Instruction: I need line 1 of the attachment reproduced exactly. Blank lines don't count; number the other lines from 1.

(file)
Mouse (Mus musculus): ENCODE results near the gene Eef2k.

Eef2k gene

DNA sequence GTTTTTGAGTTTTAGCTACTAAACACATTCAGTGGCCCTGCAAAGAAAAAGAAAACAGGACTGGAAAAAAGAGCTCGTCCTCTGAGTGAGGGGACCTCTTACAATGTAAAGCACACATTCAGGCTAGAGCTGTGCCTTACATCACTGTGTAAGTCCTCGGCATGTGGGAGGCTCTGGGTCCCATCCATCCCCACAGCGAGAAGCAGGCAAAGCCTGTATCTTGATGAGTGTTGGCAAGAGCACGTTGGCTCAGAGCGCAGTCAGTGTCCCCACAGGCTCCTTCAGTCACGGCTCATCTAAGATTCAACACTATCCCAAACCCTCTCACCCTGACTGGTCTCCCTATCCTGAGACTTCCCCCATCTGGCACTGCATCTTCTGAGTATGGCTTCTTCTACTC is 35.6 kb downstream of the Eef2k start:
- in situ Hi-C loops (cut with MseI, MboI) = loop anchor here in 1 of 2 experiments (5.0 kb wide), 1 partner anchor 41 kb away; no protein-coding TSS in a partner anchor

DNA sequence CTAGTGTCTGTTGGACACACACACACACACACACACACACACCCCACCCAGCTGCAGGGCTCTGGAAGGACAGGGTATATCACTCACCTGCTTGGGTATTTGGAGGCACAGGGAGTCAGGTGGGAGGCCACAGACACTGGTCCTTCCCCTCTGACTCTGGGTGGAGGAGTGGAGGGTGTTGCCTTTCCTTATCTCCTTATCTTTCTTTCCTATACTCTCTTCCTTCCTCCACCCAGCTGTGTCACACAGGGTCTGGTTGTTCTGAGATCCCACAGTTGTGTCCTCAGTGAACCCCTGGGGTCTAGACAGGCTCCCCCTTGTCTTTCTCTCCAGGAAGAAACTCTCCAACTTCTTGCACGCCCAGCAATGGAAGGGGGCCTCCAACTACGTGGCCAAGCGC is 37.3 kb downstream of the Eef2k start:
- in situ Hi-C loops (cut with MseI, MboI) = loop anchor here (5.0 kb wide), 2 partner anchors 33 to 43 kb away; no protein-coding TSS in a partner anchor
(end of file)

Mouse (Mus musculus): ENCODE results near the gene Eef2k.